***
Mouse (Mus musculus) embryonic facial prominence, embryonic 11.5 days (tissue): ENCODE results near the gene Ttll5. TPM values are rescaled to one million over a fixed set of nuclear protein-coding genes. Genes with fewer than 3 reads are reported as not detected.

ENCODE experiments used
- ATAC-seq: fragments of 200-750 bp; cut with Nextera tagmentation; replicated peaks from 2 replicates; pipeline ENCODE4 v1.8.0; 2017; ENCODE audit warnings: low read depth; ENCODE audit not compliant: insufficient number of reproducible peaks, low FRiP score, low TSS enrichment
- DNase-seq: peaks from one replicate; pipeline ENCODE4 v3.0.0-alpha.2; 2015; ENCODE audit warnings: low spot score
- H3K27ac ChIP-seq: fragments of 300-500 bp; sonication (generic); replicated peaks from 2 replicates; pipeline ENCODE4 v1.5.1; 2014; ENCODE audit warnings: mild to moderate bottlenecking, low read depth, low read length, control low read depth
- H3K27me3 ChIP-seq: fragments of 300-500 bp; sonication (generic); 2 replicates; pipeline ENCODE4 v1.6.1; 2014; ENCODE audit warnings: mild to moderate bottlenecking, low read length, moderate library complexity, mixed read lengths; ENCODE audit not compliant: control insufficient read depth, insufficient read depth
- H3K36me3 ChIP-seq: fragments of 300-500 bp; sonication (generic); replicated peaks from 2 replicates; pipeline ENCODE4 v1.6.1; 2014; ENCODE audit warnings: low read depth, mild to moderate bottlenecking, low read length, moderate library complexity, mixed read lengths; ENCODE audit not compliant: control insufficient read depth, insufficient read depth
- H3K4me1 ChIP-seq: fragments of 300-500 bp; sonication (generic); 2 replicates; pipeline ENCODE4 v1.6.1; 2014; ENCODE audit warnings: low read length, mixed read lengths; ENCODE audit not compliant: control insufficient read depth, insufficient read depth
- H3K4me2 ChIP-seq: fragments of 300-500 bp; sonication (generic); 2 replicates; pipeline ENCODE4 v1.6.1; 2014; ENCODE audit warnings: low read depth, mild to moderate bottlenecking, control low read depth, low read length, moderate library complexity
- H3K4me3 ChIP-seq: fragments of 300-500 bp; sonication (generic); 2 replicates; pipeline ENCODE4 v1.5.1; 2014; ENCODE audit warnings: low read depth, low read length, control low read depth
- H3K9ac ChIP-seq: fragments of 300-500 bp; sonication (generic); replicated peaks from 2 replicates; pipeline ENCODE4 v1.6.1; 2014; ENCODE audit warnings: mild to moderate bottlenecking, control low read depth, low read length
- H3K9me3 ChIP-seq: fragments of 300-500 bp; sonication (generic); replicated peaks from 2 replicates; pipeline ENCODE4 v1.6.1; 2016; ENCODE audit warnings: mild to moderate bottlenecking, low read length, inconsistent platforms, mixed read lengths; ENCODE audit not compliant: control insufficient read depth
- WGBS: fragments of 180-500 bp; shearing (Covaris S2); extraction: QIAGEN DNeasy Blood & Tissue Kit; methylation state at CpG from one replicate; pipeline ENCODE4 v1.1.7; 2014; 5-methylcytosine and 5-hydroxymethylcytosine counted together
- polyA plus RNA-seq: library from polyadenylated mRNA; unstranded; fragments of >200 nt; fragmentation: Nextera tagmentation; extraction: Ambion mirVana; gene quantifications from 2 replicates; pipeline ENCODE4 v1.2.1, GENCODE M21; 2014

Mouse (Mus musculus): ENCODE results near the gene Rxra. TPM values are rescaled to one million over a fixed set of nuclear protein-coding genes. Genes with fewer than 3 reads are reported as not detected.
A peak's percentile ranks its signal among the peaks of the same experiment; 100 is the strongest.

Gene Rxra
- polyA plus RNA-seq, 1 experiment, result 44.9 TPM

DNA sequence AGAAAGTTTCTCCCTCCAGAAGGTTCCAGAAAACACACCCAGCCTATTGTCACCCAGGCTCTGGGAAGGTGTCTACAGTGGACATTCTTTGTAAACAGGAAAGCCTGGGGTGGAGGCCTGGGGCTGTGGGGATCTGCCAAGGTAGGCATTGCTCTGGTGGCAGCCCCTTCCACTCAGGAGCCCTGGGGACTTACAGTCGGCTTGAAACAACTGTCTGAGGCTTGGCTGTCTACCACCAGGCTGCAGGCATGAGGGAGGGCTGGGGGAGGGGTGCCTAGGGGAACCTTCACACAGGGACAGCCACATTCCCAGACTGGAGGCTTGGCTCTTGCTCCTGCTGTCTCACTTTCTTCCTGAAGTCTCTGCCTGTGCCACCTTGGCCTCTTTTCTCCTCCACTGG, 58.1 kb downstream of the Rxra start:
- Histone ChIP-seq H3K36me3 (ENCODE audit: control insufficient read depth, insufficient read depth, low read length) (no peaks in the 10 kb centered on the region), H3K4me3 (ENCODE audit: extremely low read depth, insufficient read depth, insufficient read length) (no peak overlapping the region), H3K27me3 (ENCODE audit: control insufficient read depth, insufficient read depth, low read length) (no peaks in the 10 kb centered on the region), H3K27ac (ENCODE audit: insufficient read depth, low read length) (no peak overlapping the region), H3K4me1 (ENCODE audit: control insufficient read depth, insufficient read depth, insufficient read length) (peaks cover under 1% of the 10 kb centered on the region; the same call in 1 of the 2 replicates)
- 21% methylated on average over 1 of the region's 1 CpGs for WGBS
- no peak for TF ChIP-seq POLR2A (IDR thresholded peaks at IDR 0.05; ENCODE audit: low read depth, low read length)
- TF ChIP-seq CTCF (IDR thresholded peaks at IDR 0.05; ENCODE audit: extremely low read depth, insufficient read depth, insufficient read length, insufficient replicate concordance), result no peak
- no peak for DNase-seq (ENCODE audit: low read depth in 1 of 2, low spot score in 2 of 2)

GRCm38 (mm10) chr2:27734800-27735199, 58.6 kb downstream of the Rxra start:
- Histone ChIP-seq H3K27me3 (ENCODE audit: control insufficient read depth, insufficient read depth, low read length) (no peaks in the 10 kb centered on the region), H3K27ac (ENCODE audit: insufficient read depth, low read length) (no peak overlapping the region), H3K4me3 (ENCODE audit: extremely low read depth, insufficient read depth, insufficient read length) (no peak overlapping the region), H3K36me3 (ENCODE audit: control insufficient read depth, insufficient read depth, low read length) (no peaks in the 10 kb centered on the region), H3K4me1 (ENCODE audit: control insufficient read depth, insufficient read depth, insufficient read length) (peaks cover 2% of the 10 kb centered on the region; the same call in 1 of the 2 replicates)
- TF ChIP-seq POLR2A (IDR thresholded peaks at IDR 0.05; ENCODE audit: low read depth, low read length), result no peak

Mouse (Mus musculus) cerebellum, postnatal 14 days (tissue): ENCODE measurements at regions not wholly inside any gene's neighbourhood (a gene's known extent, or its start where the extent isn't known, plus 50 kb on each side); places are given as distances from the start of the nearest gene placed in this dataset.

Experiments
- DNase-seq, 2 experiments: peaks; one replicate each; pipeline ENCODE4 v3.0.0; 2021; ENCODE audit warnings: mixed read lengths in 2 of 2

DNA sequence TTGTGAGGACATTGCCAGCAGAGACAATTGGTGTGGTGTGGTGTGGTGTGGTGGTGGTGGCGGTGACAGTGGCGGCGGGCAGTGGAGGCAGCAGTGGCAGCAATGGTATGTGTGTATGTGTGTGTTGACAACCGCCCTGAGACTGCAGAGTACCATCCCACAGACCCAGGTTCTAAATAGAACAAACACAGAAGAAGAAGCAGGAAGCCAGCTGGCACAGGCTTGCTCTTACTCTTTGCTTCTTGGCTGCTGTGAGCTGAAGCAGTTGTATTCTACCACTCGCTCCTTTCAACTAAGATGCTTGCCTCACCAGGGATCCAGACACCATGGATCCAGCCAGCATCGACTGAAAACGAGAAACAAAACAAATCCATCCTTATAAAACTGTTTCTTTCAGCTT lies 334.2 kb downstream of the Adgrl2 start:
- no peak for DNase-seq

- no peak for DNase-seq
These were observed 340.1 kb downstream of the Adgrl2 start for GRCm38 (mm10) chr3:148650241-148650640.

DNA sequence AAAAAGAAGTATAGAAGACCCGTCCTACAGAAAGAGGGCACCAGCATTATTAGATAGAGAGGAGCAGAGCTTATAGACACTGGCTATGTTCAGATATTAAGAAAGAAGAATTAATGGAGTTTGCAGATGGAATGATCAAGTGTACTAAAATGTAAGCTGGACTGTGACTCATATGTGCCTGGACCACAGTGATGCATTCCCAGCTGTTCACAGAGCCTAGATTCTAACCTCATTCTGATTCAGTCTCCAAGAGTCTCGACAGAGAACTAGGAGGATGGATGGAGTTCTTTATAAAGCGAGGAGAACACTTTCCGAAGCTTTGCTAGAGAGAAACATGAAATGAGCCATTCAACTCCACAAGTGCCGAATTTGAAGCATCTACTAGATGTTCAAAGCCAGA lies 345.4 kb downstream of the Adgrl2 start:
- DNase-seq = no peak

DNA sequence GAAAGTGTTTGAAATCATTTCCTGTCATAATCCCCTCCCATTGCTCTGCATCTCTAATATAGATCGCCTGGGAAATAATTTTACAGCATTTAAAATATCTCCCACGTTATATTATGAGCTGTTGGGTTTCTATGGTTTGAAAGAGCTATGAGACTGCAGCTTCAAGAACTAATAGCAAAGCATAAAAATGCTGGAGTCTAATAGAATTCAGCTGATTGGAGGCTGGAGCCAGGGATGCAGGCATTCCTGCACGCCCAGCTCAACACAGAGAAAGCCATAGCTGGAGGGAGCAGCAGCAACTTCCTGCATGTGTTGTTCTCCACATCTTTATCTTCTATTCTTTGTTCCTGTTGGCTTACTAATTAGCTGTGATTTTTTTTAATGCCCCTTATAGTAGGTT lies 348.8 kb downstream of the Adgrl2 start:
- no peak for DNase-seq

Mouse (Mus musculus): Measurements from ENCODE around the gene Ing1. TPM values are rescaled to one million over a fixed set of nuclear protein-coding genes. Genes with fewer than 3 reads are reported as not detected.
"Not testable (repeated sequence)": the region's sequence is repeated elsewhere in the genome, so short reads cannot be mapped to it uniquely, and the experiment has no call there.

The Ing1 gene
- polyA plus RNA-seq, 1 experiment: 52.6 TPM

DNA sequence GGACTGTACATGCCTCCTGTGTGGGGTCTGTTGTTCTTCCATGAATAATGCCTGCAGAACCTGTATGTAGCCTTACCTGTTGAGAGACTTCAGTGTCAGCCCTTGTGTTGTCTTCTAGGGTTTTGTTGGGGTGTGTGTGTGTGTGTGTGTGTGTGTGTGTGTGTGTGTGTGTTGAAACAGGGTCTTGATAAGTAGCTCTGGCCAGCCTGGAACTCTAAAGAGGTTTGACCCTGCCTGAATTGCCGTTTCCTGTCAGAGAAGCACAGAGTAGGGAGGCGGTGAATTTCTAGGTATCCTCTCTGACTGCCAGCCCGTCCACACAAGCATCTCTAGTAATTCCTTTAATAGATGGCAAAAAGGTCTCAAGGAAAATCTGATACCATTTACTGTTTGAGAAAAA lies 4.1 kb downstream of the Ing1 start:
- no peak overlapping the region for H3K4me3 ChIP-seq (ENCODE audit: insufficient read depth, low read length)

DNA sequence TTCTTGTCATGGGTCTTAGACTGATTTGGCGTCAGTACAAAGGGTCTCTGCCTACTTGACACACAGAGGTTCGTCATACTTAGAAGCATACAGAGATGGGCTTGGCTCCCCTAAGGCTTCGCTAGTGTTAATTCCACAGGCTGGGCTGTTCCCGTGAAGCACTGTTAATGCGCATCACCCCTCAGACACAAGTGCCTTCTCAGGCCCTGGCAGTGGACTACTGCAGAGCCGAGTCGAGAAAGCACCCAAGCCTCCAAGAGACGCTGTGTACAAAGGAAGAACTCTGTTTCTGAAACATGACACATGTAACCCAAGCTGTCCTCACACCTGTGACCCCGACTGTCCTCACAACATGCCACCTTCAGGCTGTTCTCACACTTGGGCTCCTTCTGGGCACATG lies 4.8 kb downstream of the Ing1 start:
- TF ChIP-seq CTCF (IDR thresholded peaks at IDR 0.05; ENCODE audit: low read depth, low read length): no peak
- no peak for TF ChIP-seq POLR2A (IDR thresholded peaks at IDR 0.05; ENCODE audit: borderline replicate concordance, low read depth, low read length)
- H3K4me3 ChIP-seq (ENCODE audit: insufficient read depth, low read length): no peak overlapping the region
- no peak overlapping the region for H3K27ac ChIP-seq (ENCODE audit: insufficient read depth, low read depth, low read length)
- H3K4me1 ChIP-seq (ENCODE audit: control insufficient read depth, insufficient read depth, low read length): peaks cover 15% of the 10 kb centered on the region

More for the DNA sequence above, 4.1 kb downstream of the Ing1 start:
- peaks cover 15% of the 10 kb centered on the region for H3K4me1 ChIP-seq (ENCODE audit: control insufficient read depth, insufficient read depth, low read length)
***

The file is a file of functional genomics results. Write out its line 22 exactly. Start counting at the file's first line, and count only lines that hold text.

- no peak for TF ChIP-seq POLR2A (IDR thresholded peaks at IDR 0.05; ENCODE audit: low read depth, low read length)